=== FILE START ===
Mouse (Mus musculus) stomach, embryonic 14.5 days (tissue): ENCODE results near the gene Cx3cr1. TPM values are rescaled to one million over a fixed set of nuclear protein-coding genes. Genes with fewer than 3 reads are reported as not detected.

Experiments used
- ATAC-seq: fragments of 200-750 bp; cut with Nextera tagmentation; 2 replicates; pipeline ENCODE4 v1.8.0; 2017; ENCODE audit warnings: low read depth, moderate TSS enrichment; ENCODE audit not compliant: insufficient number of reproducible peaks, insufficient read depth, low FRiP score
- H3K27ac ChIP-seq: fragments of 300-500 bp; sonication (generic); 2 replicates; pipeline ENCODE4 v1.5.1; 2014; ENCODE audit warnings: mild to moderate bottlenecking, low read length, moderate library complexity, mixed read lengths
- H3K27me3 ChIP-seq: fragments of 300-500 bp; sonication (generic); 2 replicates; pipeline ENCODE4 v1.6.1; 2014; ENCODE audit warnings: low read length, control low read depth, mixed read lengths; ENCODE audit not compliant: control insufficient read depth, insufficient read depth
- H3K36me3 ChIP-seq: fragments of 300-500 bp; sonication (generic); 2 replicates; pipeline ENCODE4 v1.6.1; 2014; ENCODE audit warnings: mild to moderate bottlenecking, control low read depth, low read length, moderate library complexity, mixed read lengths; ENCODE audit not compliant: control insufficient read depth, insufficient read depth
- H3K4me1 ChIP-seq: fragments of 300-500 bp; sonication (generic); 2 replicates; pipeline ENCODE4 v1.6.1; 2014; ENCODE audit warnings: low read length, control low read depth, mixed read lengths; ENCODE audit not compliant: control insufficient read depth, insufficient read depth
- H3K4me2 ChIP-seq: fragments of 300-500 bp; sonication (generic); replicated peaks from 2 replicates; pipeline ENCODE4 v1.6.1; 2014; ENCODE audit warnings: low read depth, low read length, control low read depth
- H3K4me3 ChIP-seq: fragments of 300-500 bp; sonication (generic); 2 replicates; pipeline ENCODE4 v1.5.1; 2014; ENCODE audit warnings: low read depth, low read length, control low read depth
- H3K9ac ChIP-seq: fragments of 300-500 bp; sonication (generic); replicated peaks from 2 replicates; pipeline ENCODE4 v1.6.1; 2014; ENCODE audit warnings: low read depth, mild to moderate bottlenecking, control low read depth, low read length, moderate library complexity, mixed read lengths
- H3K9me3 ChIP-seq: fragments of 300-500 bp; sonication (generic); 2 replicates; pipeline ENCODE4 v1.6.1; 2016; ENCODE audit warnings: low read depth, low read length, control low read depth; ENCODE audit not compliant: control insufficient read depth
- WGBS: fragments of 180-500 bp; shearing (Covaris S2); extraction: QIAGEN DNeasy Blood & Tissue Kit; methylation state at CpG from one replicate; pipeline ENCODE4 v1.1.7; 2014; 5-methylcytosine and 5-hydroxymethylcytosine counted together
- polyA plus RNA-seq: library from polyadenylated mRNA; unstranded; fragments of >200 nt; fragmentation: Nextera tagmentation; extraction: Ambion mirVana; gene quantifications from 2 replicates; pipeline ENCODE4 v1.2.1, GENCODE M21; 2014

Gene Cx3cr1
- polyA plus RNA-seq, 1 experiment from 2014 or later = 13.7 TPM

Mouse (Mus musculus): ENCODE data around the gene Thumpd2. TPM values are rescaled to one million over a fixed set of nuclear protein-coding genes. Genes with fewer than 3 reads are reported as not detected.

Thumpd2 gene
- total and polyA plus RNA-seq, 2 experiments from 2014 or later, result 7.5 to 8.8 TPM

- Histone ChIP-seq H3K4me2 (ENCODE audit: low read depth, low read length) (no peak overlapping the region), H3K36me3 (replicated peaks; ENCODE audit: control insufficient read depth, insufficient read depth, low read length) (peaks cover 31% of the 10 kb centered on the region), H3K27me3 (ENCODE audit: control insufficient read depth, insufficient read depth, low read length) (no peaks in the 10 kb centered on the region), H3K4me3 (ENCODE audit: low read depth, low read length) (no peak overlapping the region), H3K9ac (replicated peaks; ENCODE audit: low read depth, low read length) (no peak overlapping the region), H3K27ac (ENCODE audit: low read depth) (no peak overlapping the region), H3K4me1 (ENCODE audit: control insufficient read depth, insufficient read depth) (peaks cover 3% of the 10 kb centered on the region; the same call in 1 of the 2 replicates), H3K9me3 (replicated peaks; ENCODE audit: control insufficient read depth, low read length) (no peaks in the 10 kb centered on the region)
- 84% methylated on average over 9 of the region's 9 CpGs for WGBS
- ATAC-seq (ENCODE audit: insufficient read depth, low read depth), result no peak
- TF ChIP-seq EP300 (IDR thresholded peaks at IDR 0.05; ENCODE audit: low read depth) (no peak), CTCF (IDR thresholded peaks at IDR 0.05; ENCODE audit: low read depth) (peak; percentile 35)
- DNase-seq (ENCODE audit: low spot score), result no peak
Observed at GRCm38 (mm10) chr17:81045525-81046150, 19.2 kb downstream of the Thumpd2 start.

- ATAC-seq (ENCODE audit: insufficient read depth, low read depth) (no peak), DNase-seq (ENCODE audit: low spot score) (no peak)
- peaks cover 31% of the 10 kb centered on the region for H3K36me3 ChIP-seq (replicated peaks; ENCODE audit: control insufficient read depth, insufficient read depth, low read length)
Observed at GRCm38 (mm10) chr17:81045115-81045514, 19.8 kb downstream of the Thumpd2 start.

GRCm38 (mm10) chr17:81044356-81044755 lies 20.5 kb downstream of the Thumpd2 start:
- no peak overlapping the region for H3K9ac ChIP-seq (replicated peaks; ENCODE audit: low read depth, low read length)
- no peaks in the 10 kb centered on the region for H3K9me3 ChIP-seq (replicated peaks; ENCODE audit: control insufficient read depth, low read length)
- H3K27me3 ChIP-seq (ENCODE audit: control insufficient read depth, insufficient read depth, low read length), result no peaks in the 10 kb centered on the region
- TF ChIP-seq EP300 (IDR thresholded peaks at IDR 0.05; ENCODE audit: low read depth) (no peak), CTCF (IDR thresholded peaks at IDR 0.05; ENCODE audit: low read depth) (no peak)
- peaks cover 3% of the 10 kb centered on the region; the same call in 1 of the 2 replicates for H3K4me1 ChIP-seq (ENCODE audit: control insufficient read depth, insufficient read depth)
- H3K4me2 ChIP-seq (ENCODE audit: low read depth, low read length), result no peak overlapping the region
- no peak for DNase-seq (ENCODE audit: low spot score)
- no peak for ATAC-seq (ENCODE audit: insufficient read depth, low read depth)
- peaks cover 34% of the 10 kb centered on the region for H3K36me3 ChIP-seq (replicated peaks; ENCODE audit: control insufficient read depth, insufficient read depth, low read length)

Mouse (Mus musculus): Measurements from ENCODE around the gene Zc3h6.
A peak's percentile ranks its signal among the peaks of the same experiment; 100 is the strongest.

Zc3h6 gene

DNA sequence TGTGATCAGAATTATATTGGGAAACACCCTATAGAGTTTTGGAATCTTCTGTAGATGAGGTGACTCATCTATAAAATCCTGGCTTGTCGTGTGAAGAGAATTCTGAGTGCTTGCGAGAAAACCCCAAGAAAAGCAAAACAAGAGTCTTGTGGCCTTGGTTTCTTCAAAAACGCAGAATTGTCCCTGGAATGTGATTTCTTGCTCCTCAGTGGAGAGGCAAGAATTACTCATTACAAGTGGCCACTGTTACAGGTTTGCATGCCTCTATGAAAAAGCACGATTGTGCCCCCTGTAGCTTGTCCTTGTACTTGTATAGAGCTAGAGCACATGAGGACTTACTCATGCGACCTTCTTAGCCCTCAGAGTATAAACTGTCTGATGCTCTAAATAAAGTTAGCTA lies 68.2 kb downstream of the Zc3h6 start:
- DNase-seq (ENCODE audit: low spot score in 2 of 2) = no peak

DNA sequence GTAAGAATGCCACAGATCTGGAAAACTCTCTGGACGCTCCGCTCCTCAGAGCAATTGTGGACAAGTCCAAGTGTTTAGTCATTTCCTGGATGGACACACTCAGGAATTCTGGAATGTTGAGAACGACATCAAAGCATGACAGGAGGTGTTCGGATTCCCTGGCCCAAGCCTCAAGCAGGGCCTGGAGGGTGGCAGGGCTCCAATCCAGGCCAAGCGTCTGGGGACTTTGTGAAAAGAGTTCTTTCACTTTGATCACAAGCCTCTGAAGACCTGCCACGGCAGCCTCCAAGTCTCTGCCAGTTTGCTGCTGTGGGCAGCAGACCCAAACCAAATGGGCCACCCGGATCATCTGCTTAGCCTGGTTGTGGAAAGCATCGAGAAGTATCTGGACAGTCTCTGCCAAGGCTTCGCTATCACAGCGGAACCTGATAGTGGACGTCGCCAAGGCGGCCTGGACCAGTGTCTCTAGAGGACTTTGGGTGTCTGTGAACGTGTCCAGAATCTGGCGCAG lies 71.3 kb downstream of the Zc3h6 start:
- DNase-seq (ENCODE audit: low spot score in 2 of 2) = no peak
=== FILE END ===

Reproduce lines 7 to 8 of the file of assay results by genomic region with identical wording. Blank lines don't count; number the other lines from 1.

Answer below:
- H3K4me1 ChIP-seq: fragments of 300-500 bp; sonication (generic); 2 replicates; pipeline ENCODE4 v1.6.1; 2014; ENCODE audit warnings: low read length, control low read depth, mixed read lengths; ENCODE audit not compliant: control insufficient read depth, insufficient read depth
- H3K4me2 ChIP-seq: fragments of 300-500 bp; sonication (generic); replicated peaks from 2 replicates; pipeline ENCODE4 v1.6.1; 2014; ENCODE audit warnings: low read depth, low read length, control low read depth